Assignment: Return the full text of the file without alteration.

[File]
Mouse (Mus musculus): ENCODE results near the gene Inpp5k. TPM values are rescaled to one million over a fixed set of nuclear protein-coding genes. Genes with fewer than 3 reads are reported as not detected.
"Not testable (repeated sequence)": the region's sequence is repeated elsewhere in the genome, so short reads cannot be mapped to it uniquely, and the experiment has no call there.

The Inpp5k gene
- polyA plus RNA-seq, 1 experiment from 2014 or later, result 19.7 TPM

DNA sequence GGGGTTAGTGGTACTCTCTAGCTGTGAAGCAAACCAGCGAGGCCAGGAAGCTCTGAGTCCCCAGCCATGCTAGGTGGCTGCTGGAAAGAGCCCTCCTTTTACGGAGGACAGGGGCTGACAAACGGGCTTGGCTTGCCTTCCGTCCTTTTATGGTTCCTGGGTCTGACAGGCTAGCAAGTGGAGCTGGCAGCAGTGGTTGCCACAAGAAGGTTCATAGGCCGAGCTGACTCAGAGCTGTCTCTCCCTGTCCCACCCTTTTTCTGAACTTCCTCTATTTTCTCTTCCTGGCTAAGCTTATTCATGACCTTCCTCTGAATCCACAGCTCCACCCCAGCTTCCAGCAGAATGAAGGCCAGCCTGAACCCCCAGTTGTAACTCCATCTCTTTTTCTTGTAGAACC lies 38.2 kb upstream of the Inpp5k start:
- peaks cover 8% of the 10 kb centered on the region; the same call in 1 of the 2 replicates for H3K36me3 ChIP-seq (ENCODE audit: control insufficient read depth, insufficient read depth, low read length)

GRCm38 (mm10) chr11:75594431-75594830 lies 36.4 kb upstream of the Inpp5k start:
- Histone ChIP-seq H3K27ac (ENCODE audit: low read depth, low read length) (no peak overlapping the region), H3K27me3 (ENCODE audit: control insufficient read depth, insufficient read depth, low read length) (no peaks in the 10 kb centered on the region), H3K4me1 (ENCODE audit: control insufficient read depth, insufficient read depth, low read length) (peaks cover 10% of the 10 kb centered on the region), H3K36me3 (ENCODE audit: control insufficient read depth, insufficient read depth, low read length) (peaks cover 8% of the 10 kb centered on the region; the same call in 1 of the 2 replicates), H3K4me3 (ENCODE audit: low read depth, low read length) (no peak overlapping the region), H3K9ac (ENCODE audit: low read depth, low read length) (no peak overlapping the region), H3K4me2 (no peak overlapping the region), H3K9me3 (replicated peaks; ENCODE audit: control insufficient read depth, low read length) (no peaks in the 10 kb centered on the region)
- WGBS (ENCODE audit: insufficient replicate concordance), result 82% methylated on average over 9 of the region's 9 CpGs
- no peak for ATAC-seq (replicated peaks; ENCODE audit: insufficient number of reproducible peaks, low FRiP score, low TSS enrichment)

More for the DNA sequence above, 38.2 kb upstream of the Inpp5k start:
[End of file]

Mouse (Mus musculus): ENCODE results near the gene Inpp5k. TPM values are rescaled to one million over a fixed set of nuclear protein-coding genes. Genes with fewer than 3 reads are reported as not detected.
"Not testable (repeated sequence)": the region's sequence is repeated elsewhere in the genome, so short reads cannot be mapped to it uniquely, and the experiment has no call there.

The Inpp5k gene
- polyA plus RNA-seq, 1 experiment from 2014 or later, result 19.7 TPM

DNA sequence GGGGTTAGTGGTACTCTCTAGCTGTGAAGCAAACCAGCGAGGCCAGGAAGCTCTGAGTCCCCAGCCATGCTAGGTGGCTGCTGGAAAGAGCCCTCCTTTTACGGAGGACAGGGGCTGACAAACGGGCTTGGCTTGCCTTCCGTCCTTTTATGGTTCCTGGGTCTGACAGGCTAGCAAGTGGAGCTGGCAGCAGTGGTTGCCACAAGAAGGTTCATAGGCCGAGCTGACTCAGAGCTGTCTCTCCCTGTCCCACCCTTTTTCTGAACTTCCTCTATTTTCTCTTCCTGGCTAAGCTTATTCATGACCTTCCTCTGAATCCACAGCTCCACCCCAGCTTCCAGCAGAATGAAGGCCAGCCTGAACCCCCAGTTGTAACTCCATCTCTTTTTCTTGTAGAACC lies 38.2 kb upstream of the Inpp5k start:
- peaks cover 8% of the 10 kb centered on the region; the same call in 1 of the 2 replicates for H3K36me3 ChIP-seq (ENCODE audit: control insufficient read depth, insufficient read depth, low read length)

GRCm38 (mm10) chr11:75594431-75594830 lies 36.4 kb upstream of the Inpp5k start:
- Histone ChIP-seq H3K27ac (ENCODE audit: low read depth, low read length) (no peak overlapping the region), H3K27me3 (ENCODE audit: control insufficient read depth, insufficient read depth, low read length) (no peaks in the 10 kb centered on the region), H3K4me1 (ENCODE audit: control insufficient read depth, insufficient read depth, low read length) (peaks cover 10% of the 10 kb centered on the region), H3K36me3 (ENCODE audit: control insufficient read depth, insufficient read depth, low read length) (peaks cover 8% of the 10 kb centered on the region; the same call in 1 of the 2 replicates), H3K4me3 (ENCODE audit: low read depth, low read length) (no peak overlapping the region), H3K9ac (ENCODE audit: low read depth, low read length) (no peak overlapping the region), H3K4me2 (no peak overlapping the region), H3K9me3 (replicated peaks; ENCODE audit: control insufficient read depth, low read length) (no peaks in the 10 kb centered on the region)
- WGBS (ENCODE audit: insufficient replicate concordance), result 82% methylated on average over 9 of the region's 9 CpGs
- no peak for ATAC-seq (replicated peaks; ENCODE audit: insufficient number of reproducible peaks, low FRiP score, low TSS enrichment)

More for the DNA sequence above, 38.2 kb upstream of the Inpp5k start: